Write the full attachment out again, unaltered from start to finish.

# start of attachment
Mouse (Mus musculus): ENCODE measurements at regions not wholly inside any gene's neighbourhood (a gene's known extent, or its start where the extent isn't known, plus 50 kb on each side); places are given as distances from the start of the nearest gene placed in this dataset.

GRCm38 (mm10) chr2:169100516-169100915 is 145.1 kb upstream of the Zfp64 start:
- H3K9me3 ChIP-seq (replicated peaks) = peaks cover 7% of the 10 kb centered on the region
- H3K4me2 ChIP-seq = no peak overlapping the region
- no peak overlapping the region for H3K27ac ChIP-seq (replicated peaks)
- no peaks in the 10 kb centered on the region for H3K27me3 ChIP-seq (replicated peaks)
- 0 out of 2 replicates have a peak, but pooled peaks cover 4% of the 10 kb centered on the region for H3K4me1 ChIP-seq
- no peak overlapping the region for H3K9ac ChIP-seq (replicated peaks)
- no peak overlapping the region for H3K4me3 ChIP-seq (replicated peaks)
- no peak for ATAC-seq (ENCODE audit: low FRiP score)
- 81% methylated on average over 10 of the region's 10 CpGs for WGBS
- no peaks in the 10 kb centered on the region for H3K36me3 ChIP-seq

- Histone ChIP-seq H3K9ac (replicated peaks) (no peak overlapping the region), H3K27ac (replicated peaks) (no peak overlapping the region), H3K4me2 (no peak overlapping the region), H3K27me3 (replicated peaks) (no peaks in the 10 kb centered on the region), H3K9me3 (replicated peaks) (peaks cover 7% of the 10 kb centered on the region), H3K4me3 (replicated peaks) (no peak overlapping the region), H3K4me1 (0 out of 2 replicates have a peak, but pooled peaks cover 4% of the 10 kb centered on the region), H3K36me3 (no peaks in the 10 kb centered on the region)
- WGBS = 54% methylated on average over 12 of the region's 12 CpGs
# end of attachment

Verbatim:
Mouse (Mus musculus): ENCODE measurements at regions not wholly inside any gene's neighbourhood (a gene's known extent, or its start where the extent isn't known, plus 50 kb on each side); places are given as distances from the start of the nearest gene placed in this dataset.

GRCm38 (mm10) chr2:169100516-169100915 is 145.1 kb upstream of the Zfp64 start:
- H3K9me3 ChIP-seq (replicated peaks) = peaks cover 7% of the 10 kb centered on the region
- H3K4me2 ChIP-seq = no peak overlapping the region
- no peak overlapping the region for H3K27ac ChIP-seq (replicated peaks)
- no peaks in the 10 kb centered on the region for H3K27me3 ChIP-seq (replicated peaks)
- 0 out of 2 replicates have a peak, but pooled peaks cover 4% of the 10 kb centered on the region for H3K4me1 ChIP-seq
- no peak overlapping the region for H3K9ac ChIP-seq (replicated peaks)
- no peak overlapping the region for H3K4me3 ChIP-seq (replicated peaks)
- no peak for ATAC-seq (ENCODE audit: low FRiP score)
- 81% methylated on average over 10 of the region's 10 CpGs for WGBS
- no peaks in the 10 kb centered on the region for H3K36me3 ChIP-seq

- Histone ChIP-seq H3K9ac (replicated peaks) (no peak overlapping the region), H3K27ac (replicated peaks) (no peak overlapping the region), H3K4me2 (no peak overlapping the region), H3K27me3 (replicated peaks) (no peaks in the 10 kb centered on the region), H3K9me3 (replicated peaks) (peaks cover 7% of the 10 kb centered on the region), H3K4me3 (replicated peaks) (no peak overlapping the region), H3K4me1 (0 out of 2 replicates have a peak, but pooled peaks cover 4% of the 10 kb centered on the region), H3K36me3 (no peaks in the 10 kb centered on the region)
- WGBS = 54% methylated on average over 12 of the region's 12 CpGs